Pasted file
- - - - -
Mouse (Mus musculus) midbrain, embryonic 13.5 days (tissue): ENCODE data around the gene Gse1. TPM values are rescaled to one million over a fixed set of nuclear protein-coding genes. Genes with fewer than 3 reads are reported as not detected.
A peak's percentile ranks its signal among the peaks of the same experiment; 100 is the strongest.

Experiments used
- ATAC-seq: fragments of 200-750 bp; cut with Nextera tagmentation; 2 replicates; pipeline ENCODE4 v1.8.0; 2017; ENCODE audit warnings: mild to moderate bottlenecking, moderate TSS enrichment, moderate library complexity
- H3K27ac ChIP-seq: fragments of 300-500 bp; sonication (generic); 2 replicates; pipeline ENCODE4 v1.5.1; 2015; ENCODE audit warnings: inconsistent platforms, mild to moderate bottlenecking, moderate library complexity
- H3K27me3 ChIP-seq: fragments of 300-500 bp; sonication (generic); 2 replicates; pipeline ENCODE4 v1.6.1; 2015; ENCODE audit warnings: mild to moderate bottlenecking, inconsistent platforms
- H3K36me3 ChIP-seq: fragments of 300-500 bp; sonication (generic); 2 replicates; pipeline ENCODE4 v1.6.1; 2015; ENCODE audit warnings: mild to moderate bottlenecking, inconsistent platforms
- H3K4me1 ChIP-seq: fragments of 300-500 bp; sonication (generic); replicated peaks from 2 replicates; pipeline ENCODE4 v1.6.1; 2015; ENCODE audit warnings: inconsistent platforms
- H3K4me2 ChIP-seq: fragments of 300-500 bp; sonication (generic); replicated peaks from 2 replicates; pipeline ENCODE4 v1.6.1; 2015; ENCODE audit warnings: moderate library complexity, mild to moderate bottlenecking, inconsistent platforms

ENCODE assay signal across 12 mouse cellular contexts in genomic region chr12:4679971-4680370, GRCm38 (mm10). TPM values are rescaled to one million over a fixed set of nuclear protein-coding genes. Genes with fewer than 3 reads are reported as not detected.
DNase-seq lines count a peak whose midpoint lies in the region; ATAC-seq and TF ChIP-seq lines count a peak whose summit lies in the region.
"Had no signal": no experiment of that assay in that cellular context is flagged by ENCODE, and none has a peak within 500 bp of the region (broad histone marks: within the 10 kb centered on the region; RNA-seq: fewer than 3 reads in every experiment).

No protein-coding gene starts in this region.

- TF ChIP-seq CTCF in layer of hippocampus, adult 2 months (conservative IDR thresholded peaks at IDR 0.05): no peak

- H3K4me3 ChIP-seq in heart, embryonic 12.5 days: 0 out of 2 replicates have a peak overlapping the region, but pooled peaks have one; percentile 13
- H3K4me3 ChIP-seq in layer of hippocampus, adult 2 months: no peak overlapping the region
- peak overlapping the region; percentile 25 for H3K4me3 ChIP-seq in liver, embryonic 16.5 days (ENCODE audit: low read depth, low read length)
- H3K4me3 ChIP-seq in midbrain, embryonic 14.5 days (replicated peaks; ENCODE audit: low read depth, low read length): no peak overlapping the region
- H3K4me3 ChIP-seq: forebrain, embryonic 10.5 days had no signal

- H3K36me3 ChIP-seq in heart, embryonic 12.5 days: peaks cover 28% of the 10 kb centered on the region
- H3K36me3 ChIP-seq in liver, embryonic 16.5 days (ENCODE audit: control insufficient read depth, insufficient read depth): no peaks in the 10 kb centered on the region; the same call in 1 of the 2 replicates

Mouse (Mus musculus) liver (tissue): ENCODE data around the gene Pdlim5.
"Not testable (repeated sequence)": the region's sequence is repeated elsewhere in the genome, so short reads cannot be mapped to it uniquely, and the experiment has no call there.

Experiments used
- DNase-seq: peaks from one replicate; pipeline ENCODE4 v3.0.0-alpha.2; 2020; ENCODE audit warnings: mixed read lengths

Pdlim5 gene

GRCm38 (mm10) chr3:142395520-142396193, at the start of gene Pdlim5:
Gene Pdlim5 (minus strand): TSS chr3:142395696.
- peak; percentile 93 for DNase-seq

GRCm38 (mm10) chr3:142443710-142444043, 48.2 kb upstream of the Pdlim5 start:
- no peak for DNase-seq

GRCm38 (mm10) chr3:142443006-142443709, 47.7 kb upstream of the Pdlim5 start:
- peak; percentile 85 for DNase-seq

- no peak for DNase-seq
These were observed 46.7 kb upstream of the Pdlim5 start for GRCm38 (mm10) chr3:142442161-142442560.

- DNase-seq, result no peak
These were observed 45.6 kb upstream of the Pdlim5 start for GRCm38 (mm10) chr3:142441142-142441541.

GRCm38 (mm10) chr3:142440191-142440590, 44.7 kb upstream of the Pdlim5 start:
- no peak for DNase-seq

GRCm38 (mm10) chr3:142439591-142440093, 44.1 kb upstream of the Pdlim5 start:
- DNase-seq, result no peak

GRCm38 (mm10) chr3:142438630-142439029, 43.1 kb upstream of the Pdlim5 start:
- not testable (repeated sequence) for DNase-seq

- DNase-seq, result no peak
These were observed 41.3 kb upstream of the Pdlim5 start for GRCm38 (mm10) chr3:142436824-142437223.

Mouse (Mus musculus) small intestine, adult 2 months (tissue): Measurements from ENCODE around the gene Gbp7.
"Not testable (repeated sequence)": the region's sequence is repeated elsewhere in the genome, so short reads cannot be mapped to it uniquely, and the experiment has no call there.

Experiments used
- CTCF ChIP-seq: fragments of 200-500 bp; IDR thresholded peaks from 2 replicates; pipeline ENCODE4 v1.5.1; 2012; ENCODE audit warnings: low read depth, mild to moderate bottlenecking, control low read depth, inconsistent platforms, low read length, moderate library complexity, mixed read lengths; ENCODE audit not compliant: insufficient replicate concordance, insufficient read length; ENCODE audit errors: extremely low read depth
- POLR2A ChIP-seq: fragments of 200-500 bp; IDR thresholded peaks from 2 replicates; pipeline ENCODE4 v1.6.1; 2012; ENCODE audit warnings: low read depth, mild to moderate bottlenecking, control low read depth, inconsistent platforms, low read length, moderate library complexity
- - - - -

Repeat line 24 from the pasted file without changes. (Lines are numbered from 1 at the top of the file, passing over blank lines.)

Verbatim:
Experiments used